Today’s Prefinished Doors Combine Ease of Installation and Long-Lasting Beauty

By Kenn Busch

Here in North America, we expect a lot from our entry doors. And with the last decade’s changes in builder labor and homeowner life-styles, we can add ease of installation and (very) low maintenance to the list.

“People are now looking for doors they can install and not have to worry about maintaining for a few years,” says Andrew Hess, vice president of the Entry Door division of Lumbermen’s Inc. in Grand Rapids, Mich. “The labor force has changed tremendously, and that continues to be our biggest struggle. During the downturn we lost a lot of people in the building and distribution side, so doors now need to be easy to install and require few callbacks.”

Prefinishing their wood and fiberglass doors was the first step, easing the anxiety many homeowners have at the thought of staining or painting their own doors. At the same time, builders were having issues with contractors and painters who didn’t under-stand how to properly finish door frames, leading to peeling paint—the biggest cause of multiple and expensive callbacks.

“This is why, 90 percent of the time, if you’re getting a prefinished door, you’ll get a prefinished frame and trim package as well,” says Hess. “It takes an additional step out of the process for the home-owner and greatly reduces callbacks. If the builder installs a prefinished door system, they won’t have the issues that require them to send out a painter, where they have no control over the end result.”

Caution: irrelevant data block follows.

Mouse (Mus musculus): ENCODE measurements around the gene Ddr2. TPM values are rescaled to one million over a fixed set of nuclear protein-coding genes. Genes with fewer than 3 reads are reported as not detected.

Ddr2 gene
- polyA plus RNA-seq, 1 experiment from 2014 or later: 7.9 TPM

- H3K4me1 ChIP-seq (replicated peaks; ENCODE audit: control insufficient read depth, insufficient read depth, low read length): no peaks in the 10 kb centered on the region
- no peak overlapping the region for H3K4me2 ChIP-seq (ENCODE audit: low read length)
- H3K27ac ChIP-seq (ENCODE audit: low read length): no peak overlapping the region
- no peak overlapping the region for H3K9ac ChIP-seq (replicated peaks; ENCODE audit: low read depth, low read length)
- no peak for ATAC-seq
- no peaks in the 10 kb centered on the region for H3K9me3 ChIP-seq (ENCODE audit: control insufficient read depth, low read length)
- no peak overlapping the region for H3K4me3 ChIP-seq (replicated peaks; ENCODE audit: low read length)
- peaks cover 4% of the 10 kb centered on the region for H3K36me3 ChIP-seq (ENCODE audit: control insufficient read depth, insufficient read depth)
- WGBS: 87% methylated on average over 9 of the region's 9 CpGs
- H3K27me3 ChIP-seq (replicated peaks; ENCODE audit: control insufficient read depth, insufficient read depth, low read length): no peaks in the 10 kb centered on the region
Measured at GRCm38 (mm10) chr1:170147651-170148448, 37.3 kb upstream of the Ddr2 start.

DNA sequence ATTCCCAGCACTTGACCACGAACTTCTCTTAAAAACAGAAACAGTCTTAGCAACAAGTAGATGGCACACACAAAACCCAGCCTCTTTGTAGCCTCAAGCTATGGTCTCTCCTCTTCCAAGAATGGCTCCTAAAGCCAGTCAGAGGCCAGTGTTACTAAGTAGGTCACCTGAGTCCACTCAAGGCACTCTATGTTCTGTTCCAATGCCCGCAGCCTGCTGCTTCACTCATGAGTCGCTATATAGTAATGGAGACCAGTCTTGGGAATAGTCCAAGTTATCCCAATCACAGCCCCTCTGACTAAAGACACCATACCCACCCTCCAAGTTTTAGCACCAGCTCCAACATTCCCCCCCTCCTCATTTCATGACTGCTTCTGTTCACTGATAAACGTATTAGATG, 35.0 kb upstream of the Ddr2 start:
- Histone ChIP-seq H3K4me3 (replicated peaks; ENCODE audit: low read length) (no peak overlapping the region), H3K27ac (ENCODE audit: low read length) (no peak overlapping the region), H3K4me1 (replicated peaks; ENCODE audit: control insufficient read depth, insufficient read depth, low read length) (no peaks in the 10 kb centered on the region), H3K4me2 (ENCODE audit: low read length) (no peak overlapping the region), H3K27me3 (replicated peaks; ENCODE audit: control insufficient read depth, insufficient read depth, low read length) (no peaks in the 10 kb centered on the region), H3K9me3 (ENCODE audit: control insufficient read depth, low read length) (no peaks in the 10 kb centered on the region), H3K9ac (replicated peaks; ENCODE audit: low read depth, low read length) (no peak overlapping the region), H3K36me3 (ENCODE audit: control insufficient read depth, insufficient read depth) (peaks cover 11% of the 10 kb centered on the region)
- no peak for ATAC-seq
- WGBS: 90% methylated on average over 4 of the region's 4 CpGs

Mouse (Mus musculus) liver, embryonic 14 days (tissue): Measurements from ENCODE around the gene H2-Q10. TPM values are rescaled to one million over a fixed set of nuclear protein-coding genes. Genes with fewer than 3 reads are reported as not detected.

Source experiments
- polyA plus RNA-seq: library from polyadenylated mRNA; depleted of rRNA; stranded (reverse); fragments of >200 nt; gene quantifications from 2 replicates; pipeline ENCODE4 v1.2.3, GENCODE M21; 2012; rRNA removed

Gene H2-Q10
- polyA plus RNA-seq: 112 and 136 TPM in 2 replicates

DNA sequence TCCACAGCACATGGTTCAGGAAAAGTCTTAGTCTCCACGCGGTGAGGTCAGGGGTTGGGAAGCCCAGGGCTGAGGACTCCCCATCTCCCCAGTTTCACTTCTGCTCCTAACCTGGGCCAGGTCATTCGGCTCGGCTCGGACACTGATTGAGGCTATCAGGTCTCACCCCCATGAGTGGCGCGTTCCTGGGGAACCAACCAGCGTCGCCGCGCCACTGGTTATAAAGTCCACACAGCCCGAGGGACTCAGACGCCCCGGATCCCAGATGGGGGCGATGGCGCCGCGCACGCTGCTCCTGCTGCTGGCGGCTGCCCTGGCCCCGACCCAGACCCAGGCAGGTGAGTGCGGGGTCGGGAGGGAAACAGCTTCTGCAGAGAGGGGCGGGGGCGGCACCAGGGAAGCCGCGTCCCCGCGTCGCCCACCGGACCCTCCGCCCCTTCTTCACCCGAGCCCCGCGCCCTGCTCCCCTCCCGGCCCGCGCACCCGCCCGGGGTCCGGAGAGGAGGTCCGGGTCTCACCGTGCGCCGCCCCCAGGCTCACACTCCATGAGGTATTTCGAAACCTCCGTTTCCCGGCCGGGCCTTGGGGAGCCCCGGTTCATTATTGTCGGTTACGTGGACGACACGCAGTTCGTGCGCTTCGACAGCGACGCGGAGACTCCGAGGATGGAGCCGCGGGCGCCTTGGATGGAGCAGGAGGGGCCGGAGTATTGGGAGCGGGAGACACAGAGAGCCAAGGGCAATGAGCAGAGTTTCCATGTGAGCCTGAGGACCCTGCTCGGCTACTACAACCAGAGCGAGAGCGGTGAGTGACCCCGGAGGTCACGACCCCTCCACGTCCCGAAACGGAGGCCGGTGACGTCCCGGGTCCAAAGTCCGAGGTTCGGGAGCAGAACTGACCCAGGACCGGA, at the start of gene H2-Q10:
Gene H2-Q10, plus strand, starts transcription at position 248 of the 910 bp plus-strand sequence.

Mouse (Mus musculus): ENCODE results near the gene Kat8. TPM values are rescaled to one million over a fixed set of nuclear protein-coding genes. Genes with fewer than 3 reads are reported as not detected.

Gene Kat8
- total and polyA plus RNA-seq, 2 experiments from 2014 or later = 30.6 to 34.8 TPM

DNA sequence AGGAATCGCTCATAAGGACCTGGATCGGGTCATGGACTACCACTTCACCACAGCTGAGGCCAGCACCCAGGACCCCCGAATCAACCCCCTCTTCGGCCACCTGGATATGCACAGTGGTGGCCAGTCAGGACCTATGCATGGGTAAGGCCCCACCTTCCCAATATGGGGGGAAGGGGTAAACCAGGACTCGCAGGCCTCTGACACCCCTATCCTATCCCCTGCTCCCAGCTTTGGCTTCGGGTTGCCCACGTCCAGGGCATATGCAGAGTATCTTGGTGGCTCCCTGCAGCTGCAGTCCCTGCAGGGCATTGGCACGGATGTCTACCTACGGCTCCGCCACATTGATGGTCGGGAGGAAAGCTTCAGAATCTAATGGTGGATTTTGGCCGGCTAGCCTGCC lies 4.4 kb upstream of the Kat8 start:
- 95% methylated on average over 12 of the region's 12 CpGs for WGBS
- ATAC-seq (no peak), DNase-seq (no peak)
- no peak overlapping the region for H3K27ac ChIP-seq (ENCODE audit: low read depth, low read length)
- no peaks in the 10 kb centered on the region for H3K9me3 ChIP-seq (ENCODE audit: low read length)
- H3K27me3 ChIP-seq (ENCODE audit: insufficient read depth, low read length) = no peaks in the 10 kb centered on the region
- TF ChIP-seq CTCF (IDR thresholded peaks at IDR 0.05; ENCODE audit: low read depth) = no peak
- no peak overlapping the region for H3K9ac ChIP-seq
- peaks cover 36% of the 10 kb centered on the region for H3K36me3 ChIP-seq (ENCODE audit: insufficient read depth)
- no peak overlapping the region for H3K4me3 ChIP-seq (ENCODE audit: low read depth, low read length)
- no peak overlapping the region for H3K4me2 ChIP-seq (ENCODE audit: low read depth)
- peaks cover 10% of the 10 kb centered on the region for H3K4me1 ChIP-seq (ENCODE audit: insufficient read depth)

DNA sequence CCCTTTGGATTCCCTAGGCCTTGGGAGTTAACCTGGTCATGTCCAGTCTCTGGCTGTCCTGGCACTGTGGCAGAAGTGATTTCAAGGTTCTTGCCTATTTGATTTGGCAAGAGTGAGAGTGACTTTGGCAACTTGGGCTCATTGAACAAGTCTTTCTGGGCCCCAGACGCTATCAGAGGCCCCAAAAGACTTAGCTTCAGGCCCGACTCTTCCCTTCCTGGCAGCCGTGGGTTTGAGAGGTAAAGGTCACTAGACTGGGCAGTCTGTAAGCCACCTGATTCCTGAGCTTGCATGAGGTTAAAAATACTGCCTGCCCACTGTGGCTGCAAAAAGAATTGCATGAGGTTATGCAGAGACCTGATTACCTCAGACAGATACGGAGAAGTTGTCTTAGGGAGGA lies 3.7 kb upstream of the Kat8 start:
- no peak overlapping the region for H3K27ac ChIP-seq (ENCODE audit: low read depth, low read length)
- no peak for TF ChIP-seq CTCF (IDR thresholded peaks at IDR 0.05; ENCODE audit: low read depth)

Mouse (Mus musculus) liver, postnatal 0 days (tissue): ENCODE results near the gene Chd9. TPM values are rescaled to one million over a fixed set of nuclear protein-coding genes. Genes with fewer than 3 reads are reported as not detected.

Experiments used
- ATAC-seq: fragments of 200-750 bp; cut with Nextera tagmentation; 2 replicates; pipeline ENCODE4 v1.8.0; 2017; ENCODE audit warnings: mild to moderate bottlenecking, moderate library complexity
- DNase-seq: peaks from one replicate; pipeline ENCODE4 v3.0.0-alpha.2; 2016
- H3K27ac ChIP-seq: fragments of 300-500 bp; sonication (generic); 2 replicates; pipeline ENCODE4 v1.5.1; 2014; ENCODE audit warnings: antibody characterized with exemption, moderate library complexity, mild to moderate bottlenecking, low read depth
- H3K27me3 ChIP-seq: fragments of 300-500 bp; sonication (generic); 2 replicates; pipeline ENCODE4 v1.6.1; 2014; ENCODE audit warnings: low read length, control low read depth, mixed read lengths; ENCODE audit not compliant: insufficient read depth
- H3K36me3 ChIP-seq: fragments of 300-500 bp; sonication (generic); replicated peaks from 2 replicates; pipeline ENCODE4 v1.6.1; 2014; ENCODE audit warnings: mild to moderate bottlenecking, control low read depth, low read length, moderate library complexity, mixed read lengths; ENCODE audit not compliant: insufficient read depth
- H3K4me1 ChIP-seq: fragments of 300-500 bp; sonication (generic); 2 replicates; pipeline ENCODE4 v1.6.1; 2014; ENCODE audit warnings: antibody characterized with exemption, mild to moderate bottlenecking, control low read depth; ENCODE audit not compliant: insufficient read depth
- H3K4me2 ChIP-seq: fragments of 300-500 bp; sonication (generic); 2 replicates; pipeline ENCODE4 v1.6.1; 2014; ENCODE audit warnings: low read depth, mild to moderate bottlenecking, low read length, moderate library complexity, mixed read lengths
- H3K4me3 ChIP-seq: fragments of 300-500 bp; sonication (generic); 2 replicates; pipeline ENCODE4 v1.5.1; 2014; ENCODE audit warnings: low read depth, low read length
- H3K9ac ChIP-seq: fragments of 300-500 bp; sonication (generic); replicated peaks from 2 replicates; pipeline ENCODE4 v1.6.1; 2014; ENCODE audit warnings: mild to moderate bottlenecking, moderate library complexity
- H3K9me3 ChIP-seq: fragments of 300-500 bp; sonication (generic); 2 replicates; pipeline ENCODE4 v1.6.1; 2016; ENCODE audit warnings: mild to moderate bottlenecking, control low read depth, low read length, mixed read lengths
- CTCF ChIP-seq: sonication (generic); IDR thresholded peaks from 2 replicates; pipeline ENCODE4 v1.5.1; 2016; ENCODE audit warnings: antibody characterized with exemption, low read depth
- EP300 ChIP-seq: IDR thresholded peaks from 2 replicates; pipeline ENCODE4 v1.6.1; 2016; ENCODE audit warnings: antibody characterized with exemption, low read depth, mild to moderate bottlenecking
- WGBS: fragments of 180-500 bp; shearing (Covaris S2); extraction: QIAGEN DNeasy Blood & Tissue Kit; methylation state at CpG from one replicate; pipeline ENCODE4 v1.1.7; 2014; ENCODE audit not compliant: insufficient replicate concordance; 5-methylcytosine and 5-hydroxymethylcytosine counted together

Hess says the new generation of rigid vinyl-wrapped door frame components has been the biggest leap forward in prefinished door frames.

“This has made a huge difference, because it used to be a primed jamb, or just a raw wood jamb where you see a lot of rotting and paint peel,” he says.

Prefinished Frames: A Primer

A prefinished door frame can take two basic forms. One is a co-extruded poly-fiber system made with PVC and wood flour. The other is based on finger-jointed pine, coated with primer or primer and paint, clad with aluminum or wrapped with a PVC film.

Initially, the idea behind prefinishing door frame components with primer was to create a vapor barrier, protecting them from the weather and elements for a period of time – just until they can be installed and painted.

“Because a primer has to be open and porous to accept a topcoat, it will fairly quickly wear down from the elements,” says Kevin Karrip, vice president of G-M Wood Products in Newaygo, Mich. His company makes Dura-Tech vinyl-wrapped jambs. “If it’s been out in the weather for three or four months, you should re-prime it. Primer is really a vapor barrier, because raw wood will draw in moisture immediately.”